In mineralogy there are geometrical terms to describe the various crystal systems, such as cubic, tetragonal, monoclinic and triclinic. But there is another set of terms that mineralogists use to describe the typical appearance, or habit of crystals. They include various shape and size terms such as bladed, botryoidal (globular), columnar, and sphenoid (wedge-shaped).
Many of these are technical terms of mineralogy, but one of them has become important in the world of gems and jewelry. The term drusy, used to refer to encrustations or clusters of minute crystals, has become familiar to many jewelry designers and consumers. Drusy incorporated into jewelry provides a unique look like the sparkling of sugar or snow.
You will sometimes see the term spelled druzy or druse or drusies, but all these terms refer to the same thing -- tiny crystals that form within or on the surface of other minerals. By far the most commonly found drusy is quartz (agate or chalcedony), but many other species can exist in this form. Other types of drusy include uvarovite garnet, rainbow pyrite, rainbow hematite, chrysocolla, calcite, dolomite, sphalerite, demantoid garnet, melanite garnet, azurite, dioptase, turquoise and vanadinite.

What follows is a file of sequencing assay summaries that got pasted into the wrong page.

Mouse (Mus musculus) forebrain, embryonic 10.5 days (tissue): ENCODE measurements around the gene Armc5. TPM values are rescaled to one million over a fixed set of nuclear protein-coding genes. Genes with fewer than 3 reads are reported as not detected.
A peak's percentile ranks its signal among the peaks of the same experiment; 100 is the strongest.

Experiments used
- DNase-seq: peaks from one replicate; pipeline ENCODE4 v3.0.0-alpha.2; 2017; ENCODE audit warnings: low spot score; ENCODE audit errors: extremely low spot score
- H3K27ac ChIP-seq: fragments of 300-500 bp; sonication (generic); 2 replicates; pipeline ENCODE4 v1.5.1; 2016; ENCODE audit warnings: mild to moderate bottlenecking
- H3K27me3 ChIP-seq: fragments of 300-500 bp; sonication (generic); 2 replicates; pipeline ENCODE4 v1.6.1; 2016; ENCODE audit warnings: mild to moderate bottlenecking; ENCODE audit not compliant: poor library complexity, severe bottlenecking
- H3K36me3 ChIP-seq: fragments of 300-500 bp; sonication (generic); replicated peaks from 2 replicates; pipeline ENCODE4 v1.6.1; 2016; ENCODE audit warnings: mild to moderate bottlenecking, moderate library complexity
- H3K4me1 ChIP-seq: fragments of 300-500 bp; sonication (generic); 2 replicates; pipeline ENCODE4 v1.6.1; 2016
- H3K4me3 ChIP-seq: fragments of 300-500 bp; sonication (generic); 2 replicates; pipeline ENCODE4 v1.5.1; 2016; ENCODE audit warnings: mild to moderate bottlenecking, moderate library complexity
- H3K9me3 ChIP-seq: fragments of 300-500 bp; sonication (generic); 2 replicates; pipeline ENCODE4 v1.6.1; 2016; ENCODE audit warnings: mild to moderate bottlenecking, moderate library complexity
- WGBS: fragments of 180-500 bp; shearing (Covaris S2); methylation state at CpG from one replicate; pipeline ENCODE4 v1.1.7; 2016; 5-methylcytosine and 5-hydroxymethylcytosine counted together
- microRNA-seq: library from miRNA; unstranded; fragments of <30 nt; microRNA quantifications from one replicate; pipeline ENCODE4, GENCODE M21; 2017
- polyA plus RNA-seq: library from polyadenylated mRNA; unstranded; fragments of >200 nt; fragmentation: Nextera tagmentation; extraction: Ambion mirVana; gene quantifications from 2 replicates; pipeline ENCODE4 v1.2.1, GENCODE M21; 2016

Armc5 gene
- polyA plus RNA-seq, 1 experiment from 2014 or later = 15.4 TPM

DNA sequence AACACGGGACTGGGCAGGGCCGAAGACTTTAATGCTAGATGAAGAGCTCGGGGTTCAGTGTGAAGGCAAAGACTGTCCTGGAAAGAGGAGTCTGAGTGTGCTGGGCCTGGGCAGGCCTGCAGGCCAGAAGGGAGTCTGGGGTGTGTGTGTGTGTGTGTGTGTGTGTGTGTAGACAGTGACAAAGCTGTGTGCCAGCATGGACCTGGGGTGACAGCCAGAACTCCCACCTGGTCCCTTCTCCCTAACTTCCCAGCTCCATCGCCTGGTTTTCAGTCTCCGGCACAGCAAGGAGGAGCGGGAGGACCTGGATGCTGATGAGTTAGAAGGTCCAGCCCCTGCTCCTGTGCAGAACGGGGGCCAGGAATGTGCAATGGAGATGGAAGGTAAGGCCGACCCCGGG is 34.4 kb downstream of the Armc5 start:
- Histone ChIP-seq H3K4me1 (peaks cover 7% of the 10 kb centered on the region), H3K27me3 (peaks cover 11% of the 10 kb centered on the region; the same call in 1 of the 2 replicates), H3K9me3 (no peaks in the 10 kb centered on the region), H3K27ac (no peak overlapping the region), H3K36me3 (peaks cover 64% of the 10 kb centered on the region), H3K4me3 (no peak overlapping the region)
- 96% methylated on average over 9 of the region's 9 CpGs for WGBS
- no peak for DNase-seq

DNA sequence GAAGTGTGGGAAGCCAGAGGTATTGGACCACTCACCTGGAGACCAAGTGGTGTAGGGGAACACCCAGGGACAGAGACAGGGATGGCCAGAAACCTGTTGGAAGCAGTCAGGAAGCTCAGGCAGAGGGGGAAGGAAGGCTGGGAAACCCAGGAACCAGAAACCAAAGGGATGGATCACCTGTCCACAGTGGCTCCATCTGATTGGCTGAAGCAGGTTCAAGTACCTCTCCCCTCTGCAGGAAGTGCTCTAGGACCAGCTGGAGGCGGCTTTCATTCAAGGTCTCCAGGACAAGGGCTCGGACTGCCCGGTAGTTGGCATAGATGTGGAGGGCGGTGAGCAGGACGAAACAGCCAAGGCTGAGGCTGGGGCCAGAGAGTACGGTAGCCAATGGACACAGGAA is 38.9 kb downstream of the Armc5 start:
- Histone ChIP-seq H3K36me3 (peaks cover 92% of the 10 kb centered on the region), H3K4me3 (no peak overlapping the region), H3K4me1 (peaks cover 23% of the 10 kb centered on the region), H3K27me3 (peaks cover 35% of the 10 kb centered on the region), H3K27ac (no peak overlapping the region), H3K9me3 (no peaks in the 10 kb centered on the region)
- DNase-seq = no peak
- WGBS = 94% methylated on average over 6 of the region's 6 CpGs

Rainbow Pyrite Drusy
In drusy gemstones, quality is determined not just by color, weight and clarity, but also by the size and evenness of crystal coverage. The evenness with which the matrix is covered is an important value point. Good drusies are relatively rare, especially in non-quartz species.
Drusy can be quite delicate compared to typical faceted and cabochon gemstones. The toughness of each drusy piece depends on the nature of the crystals themselves and the matrix in which they are embedded. For example, quartz drusy is relatively durable while calcite drusy is quite fragile. Any drusy is probably more fragile than a single crystal of the same gem variety, as in addition to the usual worry of scratching or breaking, there is always a risk of detachment of the tiny crystals from the matrix.